Eliminating Conflicts of Interest in Commercial Real Estate Transactions
Assembly Bill 1059 would prohibit either brokers or their agents from representing both the landlord and the tenant in a commercial real estate transaction.
The overwhelming majority of California’s commercial leasing brokerage firms represent both landlords and tenants in the very same lease transaction. This is known as Dual Agency. The problem with Dual Agency is obvious: a broker owes a fiduciary responsibility to their client. But it is impossible to honor that responsibility while representing parties on both sides of the same deal. Consider: could a lawyer fairly represent both sides in a legal dispute? Yet that is exactly what happens thousands of times every day in California, as landlords and tenants negotiate leases, with both sides represented by the same broker.
Commercial tenants, often small businesses who can’t afford to hire their own counsel, are the ones left most vulnerable. Because landlords engage in many lease transactions on an ongoing basis, they offer a steady stream of business for a broker. Commercial tenants sign leases infrequently, perhaps once every five years. As a result, the broker representing has every incentive to ensure that the landlord is the main priority; the tenant’s interests then come as a secondary priority. The broker knows the satisfied landlord could be the source of lucrative, ongoing, repeat business while the tenant will likely not.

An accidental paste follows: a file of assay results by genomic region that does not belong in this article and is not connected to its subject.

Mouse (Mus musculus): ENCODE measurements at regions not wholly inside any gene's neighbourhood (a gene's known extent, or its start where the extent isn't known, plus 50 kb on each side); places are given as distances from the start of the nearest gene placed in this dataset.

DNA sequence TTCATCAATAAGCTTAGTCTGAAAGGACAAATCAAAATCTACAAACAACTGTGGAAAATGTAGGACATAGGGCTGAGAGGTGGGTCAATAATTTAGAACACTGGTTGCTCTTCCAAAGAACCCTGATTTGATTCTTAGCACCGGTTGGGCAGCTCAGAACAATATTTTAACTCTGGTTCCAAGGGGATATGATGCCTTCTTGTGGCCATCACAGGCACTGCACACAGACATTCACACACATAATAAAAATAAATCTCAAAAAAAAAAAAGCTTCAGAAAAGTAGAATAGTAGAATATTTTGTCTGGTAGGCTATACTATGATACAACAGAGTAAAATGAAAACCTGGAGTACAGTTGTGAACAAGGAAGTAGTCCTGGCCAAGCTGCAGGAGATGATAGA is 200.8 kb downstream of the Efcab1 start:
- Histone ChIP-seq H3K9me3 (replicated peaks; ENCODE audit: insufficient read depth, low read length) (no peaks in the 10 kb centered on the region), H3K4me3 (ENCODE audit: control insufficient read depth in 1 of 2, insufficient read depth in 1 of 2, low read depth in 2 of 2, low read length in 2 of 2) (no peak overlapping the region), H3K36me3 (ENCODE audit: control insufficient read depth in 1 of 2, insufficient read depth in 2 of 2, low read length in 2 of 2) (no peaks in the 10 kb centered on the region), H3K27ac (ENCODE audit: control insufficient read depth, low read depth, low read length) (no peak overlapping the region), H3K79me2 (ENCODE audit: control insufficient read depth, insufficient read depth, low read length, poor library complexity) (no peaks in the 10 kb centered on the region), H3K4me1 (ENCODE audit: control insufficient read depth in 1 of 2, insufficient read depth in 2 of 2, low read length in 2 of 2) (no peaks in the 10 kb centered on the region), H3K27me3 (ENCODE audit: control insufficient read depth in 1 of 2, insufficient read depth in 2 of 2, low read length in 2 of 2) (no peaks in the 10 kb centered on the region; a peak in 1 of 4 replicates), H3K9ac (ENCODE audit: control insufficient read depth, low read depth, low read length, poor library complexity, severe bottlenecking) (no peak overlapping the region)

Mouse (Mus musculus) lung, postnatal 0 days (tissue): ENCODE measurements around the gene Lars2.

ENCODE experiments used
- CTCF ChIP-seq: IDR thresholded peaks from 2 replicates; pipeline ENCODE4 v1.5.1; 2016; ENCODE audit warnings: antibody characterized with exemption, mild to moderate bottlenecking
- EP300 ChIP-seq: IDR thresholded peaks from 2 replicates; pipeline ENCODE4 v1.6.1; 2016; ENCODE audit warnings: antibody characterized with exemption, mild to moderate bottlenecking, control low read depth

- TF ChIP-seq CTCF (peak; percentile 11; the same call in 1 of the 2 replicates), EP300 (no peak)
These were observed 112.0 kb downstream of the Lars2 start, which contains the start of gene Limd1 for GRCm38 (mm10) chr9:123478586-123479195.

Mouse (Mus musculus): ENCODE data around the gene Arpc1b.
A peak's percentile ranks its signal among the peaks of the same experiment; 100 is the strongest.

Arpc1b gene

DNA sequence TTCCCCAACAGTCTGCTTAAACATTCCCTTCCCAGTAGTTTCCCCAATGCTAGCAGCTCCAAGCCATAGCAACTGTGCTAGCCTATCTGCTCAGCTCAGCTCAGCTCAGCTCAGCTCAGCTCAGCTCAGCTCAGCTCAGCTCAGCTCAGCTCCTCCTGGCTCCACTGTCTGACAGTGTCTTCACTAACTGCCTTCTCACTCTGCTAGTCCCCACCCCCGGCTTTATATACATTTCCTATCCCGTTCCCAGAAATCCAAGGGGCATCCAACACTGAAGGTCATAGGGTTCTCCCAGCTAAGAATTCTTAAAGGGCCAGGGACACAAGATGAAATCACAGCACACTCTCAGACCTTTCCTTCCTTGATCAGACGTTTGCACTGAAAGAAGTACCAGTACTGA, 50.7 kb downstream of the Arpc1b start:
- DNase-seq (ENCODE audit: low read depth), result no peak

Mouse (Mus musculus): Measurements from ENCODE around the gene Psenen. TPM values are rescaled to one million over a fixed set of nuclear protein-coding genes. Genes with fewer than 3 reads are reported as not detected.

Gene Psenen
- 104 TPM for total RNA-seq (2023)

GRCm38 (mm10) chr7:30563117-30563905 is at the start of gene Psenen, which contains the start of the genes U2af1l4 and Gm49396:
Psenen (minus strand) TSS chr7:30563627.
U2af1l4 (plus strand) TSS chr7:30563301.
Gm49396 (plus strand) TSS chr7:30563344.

In late 2016, the California Supreme Court addressed this issue in the case of Horiike v. Coldwell Banker, which highlighted the conflicts of interest of Dual Agency in residential transactions. In its decision, the Court provides both the rationale and impetus for reforming the current system and eliminating Dual Agency.
Current California law explicitly permits Dual Agency relationships in commercial real estate transactions. And since most of the large commercial brokerage firms in California primarily represent landlords, it leaves tenants – many of which are small businesses – with the short end of the stick in lease transactions.
The California Supreme Court’s landmark Horiike decision makes clear that in residential real estate transactions it is simply not possible for a broker to honor their fiduciary responsibilities while representing both parties in a transaction. This inherent conflict of interest is even more of an issue in commercial transactions, where landlords provide repeat business to brokers while an average small business tenant signs a lease only infrequently.
AB 1059 will end these conflicts of interest and prohibit Dual Agency relationships in commercial leasing transactions, thus protecting commercial tenants like small businesses. The result will be a significantly reformed system that will protect tenants and force commercial brokers to abide by the same conflict of interest rules that have always applied to lawyers and other professionals.
Association for Commercial Tenants (ACT)